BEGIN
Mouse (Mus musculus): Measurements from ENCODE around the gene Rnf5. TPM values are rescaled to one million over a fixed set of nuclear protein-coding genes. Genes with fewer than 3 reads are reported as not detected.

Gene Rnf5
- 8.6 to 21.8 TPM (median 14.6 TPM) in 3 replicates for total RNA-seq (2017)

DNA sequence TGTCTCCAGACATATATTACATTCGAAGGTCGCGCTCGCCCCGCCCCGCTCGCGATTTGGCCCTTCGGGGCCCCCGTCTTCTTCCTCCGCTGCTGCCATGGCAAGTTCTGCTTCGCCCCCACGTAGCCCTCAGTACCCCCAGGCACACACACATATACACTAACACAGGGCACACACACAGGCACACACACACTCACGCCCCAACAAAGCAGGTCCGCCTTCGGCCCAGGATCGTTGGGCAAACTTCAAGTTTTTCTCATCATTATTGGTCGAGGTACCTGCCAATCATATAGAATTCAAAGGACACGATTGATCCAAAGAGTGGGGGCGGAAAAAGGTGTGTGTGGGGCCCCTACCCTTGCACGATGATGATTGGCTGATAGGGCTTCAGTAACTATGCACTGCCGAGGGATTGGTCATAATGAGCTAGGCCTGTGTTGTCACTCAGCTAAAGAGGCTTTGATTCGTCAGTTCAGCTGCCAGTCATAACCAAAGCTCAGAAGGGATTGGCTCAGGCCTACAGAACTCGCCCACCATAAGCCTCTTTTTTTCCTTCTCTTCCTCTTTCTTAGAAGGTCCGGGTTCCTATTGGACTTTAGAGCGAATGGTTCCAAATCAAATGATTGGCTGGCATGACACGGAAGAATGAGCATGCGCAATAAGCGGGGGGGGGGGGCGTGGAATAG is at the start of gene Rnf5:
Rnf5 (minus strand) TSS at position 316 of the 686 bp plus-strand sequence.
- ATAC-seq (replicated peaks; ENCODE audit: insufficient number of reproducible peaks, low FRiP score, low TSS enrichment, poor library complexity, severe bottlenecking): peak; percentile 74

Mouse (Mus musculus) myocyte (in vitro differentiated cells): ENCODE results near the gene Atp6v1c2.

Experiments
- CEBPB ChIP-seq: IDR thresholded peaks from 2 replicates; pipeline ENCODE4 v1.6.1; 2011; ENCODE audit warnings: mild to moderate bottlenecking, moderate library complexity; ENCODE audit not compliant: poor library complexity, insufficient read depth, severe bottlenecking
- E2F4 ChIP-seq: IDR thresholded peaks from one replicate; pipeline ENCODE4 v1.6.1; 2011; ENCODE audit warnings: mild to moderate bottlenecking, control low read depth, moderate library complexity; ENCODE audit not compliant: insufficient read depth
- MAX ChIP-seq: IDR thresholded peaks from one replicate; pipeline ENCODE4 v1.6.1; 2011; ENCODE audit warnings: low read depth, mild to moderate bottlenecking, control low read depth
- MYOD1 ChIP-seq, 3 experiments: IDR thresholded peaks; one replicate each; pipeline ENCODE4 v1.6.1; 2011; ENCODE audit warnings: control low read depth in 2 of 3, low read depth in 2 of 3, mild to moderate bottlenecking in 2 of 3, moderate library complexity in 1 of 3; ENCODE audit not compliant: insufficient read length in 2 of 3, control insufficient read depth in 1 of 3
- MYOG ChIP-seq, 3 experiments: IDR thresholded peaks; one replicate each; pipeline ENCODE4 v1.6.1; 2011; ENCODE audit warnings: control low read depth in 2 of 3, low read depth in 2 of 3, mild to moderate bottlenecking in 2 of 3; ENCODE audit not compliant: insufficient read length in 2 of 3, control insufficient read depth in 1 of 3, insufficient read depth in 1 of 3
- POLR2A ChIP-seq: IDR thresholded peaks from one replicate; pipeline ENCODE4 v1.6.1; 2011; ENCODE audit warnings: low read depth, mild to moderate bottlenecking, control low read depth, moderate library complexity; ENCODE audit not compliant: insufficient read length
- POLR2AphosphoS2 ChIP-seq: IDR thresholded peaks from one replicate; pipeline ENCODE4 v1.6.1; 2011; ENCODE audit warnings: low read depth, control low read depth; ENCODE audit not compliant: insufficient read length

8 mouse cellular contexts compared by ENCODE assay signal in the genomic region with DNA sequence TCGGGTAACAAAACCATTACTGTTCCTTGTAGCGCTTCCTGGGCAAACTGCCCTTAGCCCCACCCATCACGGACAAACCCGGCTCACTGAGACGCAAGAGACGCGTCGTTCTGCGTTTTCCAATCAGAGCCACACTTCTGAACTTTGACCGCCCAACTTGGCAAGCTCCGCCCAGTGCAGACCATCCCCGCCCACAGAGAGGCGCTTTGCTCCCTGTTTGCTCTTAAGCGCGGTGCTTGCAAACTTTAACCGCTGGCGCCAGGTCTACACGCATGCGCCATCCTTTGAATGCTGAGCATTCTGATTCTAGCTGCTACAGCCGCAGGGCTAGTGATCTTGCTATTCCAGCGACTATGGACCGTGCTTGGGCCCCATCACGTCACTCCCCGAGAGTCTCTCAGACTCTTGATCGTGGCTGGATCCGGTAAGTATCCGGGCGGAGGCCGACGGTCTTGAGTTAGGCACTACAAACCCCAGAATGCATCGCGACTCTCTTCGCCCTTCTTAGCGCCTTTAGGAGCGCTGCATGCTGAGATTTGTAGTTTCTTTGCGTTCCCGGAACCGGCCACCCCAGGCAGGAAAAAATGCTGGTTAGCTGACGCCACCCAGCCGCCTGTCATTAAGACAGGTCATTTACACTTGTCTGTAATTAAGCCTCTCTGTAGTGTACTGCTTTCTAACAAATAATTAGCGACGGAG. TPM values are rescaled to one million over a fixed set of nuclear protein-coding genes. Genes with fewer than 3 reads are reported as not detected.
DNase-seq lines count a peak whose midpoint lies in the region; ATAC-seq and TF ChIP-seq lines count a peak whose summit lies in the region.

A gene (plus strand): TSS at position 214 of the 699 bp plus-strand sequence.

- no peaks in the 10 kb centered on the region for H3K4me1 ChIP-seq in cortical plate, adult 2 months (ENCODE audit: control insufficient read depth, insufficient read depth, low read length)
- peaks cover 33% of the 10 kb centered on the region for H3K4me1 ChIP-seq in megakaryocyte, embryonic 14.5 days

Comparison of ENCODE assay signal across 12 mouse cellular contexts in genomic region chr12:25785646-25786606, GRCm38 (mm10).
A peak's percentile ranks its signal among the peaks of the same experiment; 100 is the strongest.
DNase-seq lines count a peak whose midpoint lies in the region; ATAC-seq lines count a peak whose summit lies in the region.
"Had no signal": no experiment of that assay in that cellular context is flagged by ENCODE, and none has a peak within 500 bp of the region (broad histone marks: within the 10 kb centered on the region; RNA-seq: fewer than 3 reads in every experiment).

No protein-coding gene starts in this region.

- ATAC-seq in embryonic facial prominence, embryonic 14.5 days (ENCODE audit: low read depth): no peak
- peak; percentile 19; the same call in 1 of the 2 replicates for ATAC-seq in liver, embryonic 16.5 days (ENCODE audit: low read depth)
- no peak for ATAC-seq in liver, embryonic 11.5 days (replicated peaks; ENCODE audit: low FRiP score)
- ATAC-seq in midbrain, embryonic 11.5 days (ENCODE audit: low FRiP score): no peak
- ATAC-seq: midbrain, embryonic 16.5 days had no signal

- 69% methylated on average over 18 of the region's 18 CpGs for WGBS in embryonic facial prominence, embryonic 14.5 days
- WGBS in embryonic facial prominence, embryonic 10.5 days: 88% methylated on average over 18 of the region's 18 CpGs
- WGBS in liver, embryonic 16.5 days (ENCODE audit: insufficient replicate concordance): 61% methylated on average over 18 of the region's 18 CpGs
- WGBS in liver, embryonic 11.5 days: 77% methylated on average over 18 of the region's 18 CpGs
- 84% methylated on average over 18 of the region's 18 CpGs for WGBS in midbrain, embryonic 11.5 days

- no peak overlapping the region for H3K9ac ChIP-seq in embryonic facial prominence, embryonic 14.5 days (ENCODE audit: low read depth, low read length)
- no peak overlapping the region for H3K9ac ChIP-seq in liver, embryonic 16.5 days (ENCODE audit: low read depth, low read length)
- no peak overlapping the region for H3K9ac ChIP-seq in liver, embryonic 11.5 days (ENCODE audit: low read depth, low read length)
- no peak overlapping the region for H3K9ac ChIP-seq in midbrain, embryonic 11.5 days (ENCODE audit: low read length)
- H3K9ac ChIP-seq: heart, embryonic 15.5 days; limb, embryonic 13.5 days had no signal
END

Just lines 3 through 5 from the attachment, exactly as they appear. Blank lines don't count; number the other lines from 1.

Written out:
- 8.6 to 21.8 TPM (median 14.6 TPM) in 3 replicates for total RNA-seq (2017)

DNA sequence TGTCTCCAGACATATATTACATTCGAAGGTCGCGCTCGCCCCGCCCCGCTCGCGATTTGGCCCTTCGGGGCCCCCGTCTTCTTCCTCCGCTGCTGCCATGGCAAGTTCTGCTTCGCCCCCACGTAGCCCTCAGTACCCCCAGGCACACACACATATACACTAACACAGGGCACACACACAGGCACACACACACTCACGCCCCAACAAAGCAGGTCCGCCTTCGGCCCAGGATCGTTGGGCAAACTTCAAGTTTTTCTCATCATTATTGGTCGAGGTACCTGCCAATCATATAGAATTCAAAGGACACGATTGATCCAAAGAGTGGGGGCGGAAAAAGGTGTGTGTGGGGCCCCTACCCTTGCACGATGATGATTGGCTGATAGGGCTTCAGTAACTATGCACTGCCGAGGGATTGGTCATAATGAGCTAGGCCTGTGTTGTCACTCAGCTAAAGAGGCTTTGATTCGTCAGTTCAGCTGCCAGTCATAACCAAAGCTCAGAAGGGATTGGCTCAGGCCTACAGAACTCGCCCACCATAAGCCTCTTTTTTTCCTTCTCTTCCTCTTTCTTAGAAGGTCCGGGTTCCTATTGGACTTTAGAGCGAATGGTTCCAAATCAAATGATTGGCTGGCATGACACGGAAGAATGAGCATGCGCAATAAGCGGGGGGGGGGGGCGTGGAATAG is at the start of gene Rnf5:
Rnf5 (minus strand) TSS at position 316 of the 686 bp plus-strand sequence.